Cybersecurity Valuation and Your Organization

Put a number on what you value even if that number has to be arbitrary, especially those intangible things, like client records, intellectual property, goodwill, and brand.

Cybersecurity is everywhere. Everybody is talking about it. Everybody is worried about it. And everybody thinks they need to do something about it.

The problem is that everywhere we look, we get this general feeling that we are failing. One report suggests that only 1 in 5 organizations are “very mature” in adoption of the NIST Cybersecurity Framework. GDPR is around the corner (May 2018) but some estimates show only 25% of EU countries are ready for it. Good luck to the rest when those astronomically heavy fines kick in.  And how long until so many non-New York State entities are forced to follow the NY Department of Financial Services new cybersecurity regulations, just so they can keep doing business in NY? The transitional period for covered entities ends on August 28th, 2017, so you better be ready!

So fine, we get that there are regulations and statutes and frameworks, all of which need to be followed or adhered to. But there is a much more basic question that does not necessarily get asked: do you, as an organization, value cybersecurity? I am quite certain most will say “yes” but, do you value cybersecurity in the sense that it is a “nice to have” type thing or do you value it as “I need this or my life will be over” type thing?

I believe one of the greatest challenges we face when trying to address our cybersecurity issues is that we have done a poor job valuing our assets. Normally, we would hire an appraiser or an insurance company to assist with this task, in the traditional brick-and-mortar sense.  If a sale were more complex, such as the valuation of goodwill, we would bring in a legal or financial firm that specializes in mergers and acquisitions. Could these firms help you when performing valuations? Perhaps they could, but these firms are still trying to get their own heads wrapped around the entire cybersecurity problem.

Ultimately, you should be able to “put a price” on your organization. In the brick-and-mortar model, it is pretty easy.  I have building X, market value is Y, and replacement value is Z if something goes wrong in case of flood, fire, or whatever other “tangible” crisis you could face. Not only could you put a price on these issues, you could estimate recovery times, and possibly even have a rolodex of contractors or service providers that could help you out. And perhaps most importantly, you could budget for this tangible crisis. All this is pretty straight forward stuff.  Have insurance, keep an operating line of credit handy, make sure you keep your debt leverage levels in check, have some cash on hand (also known as the “rainy day” fund for most of us).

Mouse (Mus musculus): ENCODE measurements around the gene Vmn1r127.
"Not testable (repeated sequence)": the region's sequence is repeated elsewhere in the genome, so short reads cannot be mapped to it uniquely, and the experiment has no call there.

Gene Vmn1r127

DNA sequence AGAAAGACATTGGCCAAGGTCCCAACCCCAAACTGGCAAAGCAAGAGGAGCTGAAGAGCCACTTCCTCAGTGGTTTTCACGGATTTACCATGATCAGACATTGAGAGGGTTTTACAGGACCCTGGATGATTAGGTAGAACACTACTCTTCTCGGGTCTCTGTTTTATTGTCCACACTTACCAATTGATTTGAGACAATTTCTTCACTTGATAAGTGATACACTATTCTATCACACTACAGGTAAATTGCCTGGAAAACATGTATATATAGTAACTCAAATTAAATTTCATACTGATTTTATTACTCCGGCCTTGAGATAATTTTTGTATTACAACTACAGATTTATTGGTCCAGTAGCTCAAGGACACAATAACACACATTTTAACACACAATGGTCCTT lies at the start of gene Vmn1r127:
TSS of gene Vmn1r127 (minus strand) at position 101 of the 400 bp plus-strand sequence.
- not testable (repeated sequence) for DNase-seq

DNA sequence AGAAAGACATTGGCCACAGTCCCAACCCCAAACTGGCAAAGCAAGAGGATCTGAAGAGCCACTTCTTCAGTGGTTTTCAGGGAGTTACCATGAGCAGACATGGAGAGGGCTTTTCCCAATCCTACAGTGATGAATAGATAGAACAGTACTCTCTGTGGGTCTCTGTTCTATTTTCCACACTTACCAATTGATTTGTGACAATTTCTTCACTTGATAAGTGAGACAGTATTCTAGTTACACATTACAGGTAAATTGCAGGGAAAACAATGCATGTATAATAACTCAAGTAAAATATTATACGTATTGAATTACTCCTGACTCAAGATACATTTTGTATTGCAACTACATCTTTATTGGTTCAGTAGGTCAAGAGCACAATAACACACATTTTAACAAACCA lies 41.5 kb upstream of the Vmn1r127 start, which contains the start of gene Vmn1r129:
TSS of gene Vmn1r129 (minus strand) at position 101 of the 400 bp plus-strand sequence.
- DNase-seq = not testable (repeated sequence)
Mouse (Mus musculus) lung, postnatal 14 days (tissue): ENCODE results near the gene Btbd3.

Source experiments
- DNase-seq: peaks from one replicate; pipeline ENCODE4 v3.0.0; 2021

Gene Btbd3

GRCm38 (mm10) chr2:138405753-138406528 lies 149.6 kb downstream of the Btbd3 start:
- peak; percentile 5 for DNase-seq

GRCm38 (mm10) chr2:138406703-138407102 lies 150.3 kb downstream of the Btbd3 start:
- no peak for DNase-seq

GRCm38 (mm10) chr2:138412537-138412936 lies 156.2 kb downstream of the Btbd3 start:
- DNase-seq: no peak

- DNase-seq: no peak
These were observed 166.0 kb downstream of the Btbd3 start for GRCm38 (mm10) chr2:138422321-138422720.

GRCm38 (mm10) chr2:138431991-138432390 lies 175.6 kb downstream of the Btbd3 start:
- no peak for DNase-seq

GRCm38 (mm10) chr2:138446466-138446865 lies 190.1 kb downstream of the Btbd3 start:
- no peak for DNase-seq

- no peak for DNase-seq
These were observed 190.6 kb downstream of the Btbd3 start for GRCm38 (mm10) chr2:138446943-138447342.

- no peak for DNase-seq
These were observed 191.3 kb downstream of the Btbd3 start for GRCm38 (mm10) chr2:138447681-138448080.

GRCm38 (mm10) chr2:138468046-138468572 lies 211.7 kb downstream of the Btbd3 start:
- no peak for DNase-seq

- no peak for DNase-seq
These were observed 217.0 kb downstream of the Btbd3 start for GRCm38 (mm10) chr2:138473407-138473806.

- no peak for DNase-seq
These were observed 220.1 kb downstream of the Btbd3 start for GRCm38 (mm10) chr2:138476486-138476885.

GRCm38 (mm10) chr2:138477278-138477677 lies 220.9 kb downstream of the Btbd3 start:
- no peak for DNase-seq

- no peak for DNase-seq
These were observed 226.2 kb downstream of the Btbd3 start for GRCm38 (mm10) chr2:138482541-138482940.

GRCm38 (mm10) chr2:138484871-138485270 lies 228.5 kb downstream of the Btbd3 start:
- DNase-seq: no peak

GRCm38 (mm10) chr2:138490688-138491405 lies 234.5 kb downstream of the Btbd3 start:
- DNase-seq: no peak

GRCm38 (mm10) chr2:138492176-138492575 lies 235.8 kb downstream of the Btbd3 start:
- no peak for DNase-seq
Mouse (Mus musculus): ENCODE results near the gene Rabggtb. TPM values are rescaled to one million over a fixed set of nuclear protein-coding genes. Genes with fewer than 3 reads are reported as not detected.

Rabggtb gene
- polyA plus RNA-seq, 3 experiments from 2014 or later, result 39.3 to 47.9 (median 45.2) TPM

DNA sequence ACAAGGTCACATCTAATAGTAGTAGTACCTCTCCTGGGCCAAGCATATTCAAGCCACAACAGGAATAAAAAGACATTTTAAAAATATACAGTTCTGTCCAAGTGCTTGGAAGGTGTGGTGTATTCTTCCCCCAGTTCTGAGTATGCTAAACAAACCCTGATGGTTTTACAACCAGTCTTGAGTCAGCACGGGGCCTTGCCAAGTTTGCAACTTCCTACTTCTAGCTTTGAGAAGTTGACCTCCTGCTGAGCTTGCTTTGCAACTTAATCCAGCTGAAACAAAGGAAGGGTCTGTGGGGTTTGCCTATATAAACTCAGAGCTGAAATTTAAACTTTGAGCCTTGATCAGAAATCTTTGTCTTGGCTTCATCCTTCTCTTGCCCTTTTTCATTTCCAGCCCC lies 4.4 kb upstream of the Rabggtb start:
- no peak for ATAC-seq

Do we do any of these things for cybersecurity related issues?

My feeling is that we do not because we have not valuated our assets from a cybersecurity perspective. We do not know what the true cost of a damaging social media campaign could be. We do not know what the true cost of massive intellectual property theft is. And we do not know what the true cost of network downtime is.

Why?

I have a couple of theories why, in no particular order:

1) This is hard to do and when things are hard to do, we like to avoid them.

2) We do not know where to start.  How many of us actually can put a dollar figure on the goodwill value of our firm?

3) We still think cybersecurity is a technical issue, so leave it to IT to figure out.  (This would be a big mistake by the way.)

4) We do not have a true appreciation of how much we really rely on technology.

I could go on, but I think this is a good enough list to start with.  Your question now could be: okay, stop telling me problems and start giving me solutions!

Here is my first and perhaps most important solution: put a number on what you value even if that number has to be arbitrary, especially those intangible things, like client records, intellectual property, goodwill, and brand.

Why?

Because it gives you a starting point. If I think the goodwill value of my business is worth $100,000, I will not spend $100,001 on cybersecurity measures. But if I think the goodwill value of my business is worth $10,000,000 then perhaps spending $500,000 on cybersecurity measures seems like a good idea, whatever these measures are (technical fixes, employee training, system upgrades, crisis communication plans, social media response teams, you name it).

If you think your client rolodex (which is all digitized now) is worth gold because it took your firm 30 years to build up that network, treat that rolodex as though it belongs in Fort Knox. If the reason you are able to charge a significant premium above your competitors is because you have brand value built over years of interpersonal relationships with your stakeholders, protect the band like it is the most important thing in the world to you.

But put a number on it! The value of “the number” is that you can at least start to budget what you are willing to spend, especially when you are not sure where to start.

Like I noted, this isn’t easy, but it’s necessary. And it will be an important first step to help you with your own cybersecurity challenges.

Also available on SDI Cyber